On Monday, the Supreme Court of the United States ruled the Federal Energy Regulatory Commission (FERC) has authority to regulate demand response (DR) programs in wholesale electricity markets, overturning a contrary ruling by the U.S. Court of Appeals for the District of Columbia. DR programs encourage grid users to turn off machinery or otherwise reduce grid electricity usage during peak load periods, like hot summer days, when grid prices are often at their highest.
- Electricity generators had taken the position that FERC, via Order 745, would be overreaching its bounds in regulating wholesale demand response programs, as this would in turn affect retail energy markets. Retail electricity markets are under the sole jurisdiction of individual states and their corresponding Public Utilities Commissions.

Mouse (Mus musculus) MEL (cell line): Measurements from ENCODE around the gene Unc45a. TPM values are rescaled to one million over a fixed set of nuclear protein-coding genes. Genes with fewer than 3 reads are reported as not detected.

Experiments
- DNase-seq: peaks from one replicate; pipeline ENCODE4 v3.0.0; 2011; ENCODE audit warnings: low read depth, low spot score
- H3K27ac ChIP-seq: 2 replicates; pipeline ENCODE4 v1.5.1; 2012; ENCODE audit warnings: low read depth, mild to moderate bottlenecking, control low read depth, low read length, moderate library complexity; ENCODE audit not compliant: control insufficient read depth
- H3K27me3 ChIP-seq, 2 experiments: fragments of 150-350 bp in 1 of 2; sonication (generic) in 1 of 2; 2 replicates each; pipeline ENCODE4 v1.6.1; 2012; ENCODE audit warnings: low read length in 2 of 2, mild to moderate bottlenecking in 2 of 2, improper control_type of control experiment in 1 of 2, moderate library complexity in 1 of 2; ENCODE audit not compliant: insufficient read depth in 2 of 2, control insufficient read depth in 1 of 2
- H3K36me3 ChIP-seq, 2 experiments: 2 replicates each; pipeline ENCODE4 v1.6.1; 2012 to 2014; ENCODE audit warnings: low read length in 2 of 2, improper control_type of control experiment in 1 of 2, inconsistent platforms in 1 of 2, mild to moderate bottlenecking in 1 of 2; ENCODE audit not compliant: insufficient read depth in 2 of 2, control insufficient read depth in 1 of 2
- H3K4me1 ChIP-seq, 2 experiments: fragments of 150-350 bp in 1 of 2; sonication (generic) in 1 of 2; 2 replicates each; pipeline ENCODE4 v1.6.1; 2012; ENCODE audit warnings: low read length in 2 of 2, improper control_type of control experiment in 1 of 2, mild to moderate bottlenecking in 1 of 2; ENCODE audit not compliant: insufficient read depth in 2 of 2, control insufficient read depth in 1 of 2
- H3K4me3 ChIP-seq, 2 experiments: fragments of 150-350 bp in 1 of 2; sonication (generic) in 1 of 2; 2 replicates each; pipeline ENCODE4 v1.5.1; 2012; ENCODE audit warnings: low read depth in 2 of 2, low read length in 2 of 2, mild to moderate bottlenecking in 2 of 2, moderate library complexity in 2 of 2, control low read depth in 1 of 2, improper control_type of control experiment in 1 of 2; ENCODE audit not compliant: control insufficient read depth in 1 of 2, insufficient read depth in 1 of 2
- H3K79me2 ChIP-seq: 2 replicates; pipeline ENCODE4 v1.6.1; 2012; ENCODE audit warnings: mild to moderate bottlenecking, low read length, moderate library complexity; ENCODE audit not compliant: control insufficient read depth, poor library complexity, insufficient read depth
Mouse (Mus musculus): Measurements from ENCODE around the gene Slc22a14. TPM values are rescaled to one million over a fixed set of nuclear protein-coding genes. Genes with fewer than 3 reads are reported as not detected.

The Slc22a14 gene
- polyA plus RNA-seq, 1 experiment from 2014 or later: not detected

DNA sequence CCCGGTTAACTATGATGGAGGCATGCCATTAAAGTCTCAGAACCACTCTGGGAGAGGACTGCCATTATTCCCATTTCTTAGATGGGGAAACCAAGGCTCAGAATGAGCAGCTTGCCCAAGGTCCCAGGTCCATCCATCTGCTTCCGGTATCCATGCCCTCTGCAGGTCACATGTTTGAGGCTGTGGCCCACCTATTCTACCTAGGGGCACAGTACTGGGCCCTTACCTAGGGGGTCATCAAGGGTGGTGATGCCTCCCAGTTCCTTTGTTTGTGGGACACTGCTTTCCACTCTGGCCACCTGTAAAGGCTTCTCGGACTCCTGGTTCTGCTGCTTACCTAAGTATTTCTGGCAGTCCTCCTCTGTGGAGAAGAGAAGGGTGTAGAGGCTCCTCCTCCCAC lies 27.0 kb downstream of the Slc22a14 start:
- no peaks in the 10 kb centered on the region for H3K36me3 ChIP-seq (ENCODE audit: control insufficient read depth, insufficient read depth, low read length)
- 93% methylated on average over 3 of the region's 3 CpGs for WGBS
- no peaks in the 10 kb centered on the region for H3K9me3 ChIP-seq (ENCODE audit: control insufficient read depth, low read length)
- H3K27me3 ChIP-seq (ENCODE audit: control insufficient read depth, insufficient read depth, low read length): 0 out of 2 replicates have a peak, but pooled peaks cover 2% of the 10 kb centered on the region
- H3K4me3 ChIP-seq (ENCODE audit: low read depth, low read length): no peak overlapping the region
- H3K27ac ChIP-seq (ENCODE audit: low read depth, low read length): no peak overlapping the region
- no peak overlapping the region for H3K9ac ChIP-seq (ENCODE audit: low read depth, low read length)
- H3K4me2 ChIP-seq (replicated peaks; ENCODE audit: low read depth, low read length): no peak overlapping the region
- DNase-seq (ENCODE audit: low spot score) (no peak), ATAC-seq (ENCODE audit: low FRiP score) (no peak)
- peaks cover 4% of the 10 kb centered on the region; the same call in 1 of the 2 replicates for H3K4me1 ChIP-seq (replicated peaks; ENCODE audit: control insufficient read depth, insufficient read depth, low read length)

- FERC Order 745 establishes that participants in DR programs are to be compensated based upon the Locational Marginal Price for the electricity being offset by the program.
- This ruling is viewed as regulation which encourages implementation of more demand response programs versus building out additional generation and transmission facilities to meet high demand.
- The ruling is bearish news for electricity generators, many of whom saw share prices take a hit after the ruling was made public.
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